Lab 11: Universe

In the beginning...

In this lab, you'll be converting a chat client that only works on a single machine to interact with a chat server and multiple other clients. Download the initial chat client to get started.

How it works

The Universe teachpack allows for client/server programs-- that is, programs where a server manages multiple clients, and a client and the server communicate through messages.

To start our client, we use the big-bang form that we've been using all semester, while the server is started (by your friendly TAs) using a new universe form. A longer description of client/server programming can be found on the main Universe HelpDesk page.


Client programs look very similar to the kinds of interactive programs we've already written. There are just a few changes involved:

  1. A name clause to identify the client,
  2. A register clause to connect to a server, and
  3. New protocols for sending (packages) and receiving (messages) to/from the server.

Connecting to the server

To connect we use the clause (register String), where the String is either a hostname or an IP address. When big-bang is executed, it attempts to connect to the universe running on the given machine. If the connection fails the program (i.e., the client) will run locally without sending messages.

In addition, a client should specify a name using (name String) to identify it to other clients. In our chat program, we will use it as the nickname of each connected user.

Sending messages to the server

To send messages to the server, functions that originally returned a new World can instead (optionally) return a package. For example, the on-key clause originally took a function with the following contract:

 ;; World KeyEvent -> World
But now we'll treat it as:

 ;; World KeyEvent -> [Or World Package]

 ;; An [Or X Y] is one of:
 ;;  - X
 ;;  - Y

A package consists of two items: a new World (as before) and a message to send to the server.

 ;; A Package is: (make-package World Message)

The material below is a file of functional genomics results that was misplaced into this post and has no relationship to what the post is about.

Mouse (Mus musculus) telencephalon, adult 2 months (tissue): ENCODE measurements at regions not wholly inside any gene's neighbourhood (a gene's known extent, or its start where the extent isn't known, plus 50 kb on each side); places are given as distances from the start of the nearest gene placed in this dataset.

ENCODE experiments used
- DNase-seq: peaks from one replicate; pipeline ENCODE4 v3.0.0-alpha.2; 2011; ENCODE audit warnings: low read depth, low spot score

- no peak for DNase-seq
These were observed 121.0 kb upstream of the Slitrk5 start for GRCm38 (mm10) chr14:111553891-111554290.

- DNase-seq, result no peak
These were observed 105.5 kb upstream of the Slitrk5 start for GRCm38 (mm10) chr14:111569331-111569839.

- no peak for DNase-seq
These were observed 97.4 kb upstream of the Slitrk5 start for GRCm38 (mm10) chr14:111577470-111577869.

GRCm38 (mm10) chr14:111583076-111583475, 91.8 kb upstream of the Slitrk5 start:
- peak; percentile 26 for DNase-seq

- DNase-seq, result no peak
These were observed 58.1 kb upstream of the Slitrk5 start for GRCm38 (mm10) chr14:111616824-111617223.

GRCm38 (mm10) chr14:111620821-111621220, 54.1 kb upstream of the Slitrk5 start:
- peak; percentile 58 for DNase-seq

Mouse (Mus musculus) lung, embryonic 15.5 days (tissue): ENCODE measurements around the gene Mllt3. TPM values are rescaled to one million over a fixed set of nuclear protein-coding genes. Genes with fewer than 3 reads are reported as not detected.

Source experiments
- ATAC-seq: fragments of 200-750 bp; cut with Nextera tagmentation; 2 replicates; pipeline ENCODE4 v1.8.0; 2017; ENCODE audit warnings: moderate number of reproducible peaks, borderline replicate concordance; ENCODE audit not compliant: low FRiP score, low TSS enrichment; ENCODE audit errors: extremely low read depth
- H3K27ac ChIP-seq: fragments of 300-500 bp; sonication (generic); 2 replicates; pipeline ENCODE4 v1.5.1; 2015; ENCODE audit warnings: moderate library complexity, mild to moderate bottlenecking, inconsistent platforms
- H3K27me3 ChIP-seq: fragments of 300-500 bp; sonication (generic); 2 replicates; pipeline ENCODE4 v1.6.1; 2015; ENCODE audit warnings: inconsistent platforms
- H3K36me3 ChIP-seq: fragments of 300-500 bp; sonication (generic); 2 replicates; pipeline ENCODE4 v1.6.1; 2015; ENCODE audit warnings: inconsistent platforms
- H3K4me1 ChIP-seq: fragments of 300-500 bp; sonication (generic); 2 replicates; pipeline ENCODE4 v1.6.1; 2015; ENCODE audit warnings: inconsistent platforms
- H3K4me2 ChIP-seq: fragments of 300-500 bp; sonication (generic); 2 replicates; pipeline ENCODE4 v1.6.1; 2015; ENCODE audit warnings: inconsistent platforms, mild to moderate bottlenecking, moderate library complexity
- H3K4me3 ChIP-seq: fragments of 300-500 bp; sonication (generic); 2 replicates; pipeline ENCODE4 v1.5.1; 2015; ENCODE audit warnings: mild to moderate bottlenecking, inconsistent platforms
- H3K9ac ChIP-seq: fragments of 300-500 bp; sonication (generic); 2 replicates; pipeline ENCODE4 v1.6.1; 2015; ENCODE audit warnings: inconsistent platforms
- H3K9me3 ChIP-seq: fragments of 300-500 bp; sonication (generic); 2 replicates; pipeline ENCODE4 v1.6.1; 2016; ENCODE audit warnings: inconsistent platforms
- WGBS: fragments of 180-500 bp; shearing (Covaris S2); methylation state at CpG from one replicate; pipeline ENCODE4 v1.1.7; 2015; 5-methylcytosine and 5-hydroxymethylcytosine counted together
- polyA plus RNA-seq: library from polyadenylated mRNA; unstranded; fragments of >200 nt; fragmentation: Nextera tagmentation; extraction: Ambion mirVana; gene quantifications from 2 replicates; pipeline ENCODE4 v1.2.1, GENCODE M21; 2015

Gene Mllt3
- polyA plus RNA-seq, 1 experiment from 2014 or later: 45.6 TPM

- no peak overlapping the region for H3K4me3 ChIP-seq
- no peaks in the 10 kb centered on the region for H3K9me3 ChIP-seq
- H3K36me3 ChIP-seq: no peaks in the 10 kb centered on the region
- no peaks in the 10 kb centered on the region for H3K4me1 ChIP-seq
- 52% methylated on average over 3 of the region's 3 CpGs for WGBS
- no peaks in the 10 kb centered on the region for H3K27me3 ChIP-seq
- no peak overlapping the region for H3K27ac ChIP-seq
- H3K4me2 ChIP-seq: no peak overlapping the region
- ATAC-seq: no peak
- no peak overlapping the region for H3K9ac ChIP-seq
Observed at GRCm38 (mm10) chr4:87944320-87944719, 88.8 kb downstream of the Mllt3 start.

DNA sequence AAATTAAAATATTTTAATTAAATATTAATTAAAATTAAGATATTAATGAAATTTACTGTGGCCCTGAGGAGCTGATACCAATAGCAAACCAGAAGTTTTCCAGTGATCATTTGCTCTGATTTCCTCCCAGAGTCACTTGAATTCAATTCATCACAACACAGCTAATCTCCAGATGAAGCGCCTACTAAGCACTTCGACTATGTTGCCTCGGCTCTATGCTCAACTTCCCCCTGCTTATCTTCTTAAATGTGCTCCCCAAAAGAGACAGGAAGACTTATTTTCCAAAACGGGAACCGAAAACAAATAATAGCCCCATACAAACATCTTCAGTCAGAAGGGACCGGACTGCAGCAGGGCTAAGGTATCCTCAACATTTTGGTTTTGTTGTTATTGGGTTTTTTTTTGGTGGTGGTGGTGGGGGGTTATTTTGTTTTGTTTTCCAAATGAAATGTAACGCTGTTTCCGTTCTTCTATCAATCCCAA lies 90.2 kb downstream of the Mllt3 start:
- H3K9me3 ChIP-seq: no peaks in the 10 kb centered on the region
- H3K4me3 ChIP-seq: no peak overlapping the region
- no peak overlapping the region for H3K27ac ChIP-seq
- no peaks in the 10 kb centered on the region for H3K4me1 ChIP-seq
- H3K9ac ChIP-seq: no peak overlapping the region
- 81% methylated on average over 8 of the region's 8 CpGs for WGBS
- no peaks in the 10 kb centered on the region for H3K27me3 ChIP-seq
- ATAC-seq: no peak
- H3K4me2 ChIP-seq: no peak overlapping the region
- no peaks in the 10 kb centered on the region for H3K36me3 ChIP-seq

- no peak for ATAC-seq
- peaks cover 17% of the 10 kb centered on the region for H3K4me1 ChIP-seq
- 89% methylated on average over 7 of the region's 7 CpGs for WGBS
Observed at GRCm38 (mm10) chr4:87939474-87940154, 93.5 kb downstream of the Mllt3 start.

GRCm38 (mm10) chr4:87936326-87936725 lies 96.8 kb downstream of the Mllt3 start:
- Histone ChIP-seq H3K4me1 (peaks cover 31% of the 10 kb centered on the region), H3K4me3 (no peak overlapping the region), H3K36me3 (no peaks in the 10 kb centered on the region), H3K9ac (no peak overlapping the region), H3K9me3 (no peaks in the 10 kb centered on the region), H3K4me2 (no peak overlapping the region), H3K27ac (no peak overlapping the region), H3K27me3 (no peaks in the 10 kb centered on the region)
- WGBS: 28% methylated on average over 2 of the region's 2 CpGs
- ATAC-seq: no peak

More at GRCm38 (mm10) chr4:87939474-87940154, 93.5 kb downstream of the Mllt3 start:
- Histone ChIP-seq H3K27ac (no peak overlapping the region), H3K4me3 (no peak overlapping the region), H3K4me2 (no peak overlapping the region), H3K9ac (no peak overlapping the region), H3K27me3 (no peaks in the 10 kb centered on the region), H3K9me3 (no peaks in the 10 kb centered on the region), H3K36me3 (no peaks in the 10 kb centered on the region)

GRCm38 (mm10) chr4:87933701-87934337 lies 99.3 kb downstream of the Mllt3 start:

;; A Message is an SExpr
To make a package use make-package (yup), and as with Worlds, what makes up a Message is up to the server and clients. At first, we will simply use Strings.

Receiving messages from the server

To receive messages from the server, include the on-receive clause. It takes a function with the following contract:

 ;; World Message -> [Or World Package]

When a message is received, the function is passed the current local World state and the message from the server. The result of the function is either just the next World state, or a Package that contains the next World state and a Message to send back to the server.

Modifying the Client

First things first... your name's not Alfred E. Neuman right? Modify your nick to something reasonable (keep it at most PG-13 please). Now look through the code, figure out where we've marked **** MODIFY HERE ****, and try to get an idea of what the code does.

Now that you have a background on the World, Universe, and the client code, we can start setting things up. Your basic chat client currently echoes what you've typed to your screen whenever you hit Enter. What we need to do is make the client connect to the server, and start sending and receiving messages.

  1. Update the handle-key client function to return a Package whenever you hit Enter. Unlike the local implementation it should not add text to the buffer, but instead just send it as a message to the server.
  2. Design the function handle-msg that can be installed with on-receive. The function should take a World (i.e., a Client) and a Message (i.e., a String) and add the message to the line buffer of the client. When you're done, add (on-receive handle-msg) to the big-bang form.
  3. Adjust the big-bang form to register with the server.

Now run it! It should now function as a little chat client. You may see other people connecting, and you should be able to send them messages. The TAs should be starting up a client up on the projector (as you read this) so you can see people connecting, sending messages, and disconnecting as they work on the lab.

Altering the protocol

Right now the server and its clients send around Strings as messages. It would make sense to make the protocol more extensible to deal with future changes, additions, etc. We do this by defining a Message to be a non-empty [Listof String]. The first String defines the type of the Message and the meaning of the rest of the strings in the list depend on the message type.